Today's full moon was of the nature cardinal earth and cardinal water and it's polarity, therefore, is Cancer-Capricon. The Moon in Capricorn is a moon in exile with its ordinarily expressive emotions kept in check. Within a birth chart this position runs the gamut of unexpressed emotional life unless accompanied by modifying aspects. There are quite quite a few accompanying aspects, most notably: with Venus, the capacity for amorous expression in the zodiac, in Leo, the sign of the ego and closely connected to the theater and acting, and, therefore, emotional expression; with Mars, the capacity for assertive physical expression in the fixed fertile earth sign of Taurus--imbuing it with strong oral expression; The Sun, the capacity of self-motivation, the other part of the polarity, in emotionally expressive Cancer--in a birth chart this would be a personality guided and protected by feelings.
This is an astrological combination full of creative tension.
All these elements combine to make for, if nothing else, an emotionally eventful weekend--especially for those who would be effected by this combination--and coming on the tail end of the Solstice, it also emphasizes the extreme maternal and paternal aspects of the world we live in, or, if you will, the yin and yang, the active and the passive, the masculine and the feminine ...
The perfect place for the human expression is on the beach and in celebration of this we posted some of David Morgan's better photos celebrating the men of Summer.
Nourishment again comes from two favourites who seem to know about good nutrition and the men pictured here are nothing, if not well-nourished. The first is from Diana Shaw utilizing whole wheat penne and virtually perennial cabbage, something from the good earth. She reminds everyone that whole wheat pasta (pasta integrale) "is neither new or American ... the best imported whole wheat pastas [Barilla and De Cecco] have body and bite, and the faint nutty flavour of good, hearty grain."
Extra Virgin Olive Oil
Onion, one thinly sliced
Carrot, peeled, thinly sliced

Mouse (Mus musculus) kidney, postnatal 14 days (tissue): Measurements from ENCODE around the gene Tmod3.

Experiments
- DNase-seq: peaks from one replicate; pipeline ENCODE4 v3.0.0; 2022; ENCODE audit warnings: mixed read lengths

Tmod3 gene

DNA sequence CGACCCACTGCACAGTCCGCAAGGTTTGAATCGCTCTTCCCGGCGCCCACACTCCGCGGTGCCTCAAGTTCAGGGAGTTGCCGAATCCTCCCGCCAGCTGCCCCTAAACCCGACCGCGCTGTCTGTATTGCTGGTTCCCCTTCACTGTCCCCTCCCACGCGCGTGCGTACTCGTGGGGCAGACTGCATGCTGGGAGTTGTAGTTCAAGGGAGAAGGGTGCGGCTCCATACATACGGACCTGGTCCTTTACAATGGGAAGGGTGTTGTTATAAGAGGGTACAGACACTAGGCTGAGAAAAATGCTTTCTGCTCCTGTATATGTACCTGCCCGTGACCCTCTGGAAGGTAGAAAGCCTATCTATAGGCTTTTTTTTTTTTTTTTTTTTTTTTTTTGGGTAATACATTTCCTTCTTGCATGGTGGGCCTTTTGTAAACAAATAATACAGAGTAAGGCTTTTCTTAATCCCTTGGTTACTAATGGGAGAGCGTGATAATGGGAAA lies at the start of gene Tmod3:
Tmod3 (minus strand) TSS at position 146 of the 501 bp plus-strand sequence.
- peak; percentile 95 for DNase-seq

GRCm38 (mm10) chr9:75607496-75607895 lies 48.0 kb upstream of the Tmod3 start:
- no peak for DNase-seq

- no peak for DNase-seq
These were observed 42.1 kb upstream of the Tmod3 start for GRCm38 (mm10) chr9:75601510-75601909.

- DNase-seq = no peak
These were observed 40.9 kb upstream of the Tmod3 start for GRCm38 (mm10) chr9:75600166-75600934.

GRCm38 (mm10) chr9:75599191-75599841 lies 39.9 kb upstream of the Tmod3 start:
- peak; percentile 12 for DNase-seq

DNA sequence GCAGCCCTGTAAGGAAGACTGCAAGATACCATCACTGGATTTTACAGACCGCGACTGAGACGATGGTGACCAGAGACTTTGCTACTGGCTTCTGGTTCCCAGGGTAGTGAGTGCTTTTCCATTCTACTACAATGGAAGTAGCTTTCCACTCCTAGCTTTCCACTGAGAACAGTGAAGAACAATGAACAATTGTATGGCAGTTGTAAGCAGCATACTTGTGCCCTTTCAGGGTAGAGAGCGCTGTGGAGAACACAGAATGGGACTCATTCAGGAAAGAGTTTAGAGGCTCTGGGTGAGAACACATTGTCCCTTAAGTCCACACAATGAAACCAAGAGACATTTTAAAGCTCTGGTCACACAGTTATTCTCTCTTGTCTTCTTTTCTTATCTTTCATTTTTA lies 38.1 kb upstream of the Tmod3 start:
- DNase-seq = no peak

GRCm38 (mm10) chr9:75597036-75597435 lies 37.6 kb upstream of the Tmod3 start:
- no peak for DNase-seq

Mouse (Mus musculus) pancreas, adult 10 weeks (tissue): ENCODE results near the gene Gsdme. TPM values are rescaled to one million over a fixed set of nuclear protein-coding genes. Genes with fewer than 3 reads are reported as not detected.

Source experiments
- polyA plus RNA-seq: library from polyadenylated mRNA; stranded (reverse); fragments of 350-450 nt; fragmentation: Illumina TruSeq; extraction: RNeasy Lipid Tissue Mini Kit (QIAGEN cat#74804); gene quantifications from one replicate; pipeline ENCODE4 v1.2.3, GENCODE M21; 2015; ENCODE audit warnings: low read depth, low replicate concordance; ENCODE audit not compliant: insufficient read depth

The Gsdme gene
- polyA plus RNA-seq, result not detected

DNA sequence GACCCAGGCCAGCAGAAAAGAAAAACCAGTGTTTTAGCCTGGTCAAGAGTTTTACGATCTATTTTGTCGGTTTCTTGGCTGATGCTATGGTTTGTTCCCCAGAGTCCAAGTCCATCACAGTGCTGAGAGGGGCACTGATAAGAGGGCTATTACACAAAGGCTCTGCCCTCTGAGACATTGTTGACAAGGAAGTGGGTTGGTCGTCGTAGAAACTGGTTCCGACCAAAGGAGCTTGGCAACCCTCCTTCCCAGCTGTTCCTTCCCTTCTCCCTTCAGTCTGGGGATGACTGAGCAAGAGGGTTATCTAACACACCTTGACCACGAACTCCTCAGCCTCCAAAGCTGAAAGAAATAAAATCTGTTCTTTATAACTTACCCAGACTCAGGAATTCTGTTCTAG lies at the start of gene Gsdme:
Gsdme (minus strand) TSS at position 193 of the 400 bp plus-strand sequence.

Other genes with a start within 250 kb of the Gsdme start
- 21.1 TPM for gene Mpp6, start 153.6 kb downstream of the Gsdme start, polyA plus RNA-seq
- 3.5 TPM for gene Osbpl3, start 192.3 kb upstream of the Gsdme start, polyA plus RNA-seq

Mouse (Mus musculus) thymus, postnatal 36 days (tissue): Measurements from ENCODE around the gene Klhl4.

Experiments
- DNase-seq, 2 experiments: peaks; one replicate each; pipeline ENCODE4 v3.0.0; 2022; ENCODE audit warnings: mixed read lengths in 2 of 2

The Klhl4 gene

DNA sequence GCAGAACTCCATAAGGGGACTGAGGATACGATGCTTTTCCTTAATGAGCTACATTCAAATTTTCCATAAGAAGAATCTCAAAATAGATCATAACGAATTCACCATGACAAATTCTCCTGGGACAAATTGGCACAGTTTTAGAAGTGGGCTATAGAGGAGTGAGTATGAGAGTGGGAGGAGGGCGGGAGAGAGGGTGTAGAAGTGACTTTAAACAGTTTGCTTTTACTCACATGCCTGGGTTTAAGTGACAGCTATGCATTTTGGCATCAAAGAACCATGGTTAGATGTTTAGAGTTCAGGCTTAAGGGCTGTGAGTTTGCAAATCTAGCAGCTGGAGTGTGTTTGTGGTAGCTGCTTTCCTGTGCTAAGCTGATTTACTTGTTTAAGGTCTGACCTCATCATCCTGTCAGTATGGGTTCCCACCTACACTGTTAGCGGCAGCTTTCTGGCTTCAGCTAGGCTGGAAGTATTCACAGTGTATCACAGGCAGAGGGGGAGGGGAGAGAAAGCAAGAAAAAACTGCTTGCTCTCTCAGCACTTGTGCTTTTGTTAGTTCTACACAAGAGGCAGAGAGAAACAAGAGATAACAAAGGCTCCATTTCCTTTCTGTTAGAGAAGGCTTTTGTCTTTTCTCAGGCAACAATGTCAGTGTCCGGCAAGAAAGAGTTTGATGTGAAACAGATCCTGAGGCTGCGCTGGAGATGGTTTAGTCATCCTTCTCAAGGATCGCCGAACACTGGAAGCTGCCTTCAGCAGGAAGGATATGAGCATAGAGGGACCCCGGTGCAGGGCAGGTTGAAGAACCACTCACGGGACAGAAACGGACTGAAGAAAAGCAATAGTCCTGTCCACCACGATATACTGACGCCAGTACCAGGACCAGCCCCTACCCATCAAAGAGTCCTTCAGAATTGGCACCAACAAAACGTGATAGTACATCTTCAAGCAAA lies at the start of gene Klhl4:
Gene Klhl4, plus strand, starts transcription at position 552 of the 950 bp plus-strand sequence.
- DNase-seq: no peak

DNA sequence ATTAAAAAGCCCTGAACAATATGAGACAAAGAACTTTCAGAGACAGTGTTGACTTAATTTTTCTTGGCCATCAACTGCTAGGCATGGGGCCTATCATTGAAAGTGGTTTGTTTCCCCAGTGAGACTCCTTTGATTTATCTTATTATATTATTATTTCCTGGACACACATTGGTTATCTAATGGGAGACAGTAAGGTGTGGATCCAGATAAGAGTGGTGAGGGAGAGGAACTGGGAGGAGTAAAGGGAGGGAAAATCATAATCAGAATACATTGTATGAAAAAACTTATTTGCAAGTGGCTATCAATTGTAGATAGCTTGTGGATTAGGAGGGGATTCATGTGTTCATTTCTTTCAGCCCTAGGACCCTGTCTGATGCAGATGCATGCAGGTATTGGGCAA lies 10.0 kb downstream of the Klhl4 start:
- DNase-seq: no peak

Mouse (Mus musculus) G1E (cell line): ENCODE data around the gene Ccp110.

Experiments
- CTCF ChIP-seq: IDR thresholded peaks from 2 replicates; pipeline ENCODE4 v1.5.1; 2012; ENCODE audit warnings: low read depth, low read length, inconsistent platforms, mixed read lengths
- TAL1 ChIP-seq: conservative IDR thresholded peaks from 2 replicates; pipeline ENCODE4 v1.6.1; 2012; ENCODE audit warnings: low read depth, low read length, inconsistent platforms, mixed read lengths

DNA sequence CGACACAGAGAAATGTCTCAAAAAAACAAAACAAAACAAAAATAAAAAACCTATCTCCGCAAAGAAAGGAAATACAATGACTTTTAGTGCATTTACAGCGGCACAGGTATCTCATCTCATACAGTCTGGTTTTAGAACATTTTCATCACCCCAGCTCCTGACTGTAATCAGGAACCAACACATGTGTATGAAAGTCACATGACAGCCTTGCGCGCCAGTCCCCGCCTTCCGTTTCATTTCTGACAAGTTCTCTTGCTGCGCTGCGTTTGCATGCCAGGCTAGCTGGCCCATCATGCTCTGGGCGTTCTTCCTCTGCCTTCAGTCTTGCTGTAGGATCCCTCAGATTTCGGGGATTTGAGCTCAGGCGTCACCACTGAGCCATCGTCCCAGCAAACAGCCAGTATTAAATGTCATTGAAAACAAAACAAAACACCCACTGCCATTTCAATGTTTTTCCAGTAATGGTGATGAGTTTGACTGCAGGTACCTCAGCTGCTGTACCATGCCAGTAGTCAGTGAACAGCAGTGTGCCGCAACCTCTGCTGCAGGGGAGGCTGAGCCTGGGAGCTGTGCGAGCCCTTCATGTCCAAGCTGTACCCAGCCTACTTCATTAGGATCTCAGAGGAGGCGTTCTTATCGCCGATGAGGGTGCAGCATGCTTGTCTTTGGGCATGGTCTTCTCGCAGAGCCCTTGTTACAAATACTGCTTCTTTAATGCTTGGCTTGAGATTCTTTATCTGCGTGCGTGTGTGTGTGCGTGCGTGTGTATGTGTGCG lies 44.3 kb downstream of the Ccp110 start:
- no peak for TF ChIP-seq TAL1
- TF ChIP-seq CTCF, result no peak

Red Cabbage, 2 cups shredded
Red or White low-starch Potato, peeled and sliced paper thin
Whole Cumin Seeds, 1 teaspoon
Fontina or Taleggio Cheese, thinly sliced, 125 grams
Dried Whole Wheat Penne (3 cups)
1. Heat the olive oil in a skillet over medium heat, as the temperature peaks add the onion, carrot, cabbage, potato and cumin.
2. Saute for about eight minutes until the onion achieves softness and limpness.
3. Cover for about 12 minutes while the cabbage achieves tenderness and the potato cooks through.
4. Turn off the heat.
5. In the meantime the penne are cooking and when drained they are tossed thoroughly within the skillet while adding the cheese.
6. Serve right away.
And from the sea are two summer dishes from Julee Rosso's Great Good Food. The first is very Tuscan and one of the mainstays of that hearty and simple cuisine:
Tuna and White Bean Salad
Cannellini Beans, 500 grams, rinsed and sorted
Sea Salt (or Kosher Salt) one teaspoon
Fresh Italian Parsley, chopped
Scallion, green and white parts, one cup coarsely chopped
Tuna, grilled, about 200 grams, flaked (or a can packed in water)
Fresh Lemon Juice, four tablespoons
Red Wine Vinegar, two tablespoons
Olive Oil, three tablespoons
Freshly Ground pepper.
Rosso doesn't say so, but you would be better off with balsamic vinegar, virgin olive oil and sea (or kosher) salt. Of course, the beans need to be soaked and cooked as usual for dry beans. This is a full day process. Actually this simple dish, if using dried beans, could take up to two days to prepare.
1. Once the beans are cooked and have achieved tenderness, combine them with the parsley and scallion.
2. Fold in the tuna.
3. Whisk the lemon juice, vinegar and three tablespoons of olive oil, pour it over the beans and combine.
4. Salt and pepper to taste. Refrigerate for eight hours.
5. Serve over greens.
And one more from the sea from Ms Rosso:
Minted Monkfish Fillet
Monkfish Fillet, one kilo, trimmed
Butter, unsalted, one tablespoon, melted
Fresh Italian Parsley, minced, two tablespoons
Lime Zest, two tablespoons
Fresh Mint, minced, one half cup
Dry Vermouth, quarter cup
Freshly Ground Pepper
Oven Pre-heated 375F
1. Place the monkfish on aluminium foil large enough to wrap it
2. Brush the fillet with the melted butter and then sprinkle it with parsley, lime zest, mint, vermouth, and pepper to taste.
3. Fold the foil over the fillet and tightly seal the edges.
4. Place the package on a baking sheet and bake for 25 to 35 minutes.
5. Remove from oven. Fish should be opaque and should flake easily.
6. Serve immediately on a platter with its juice.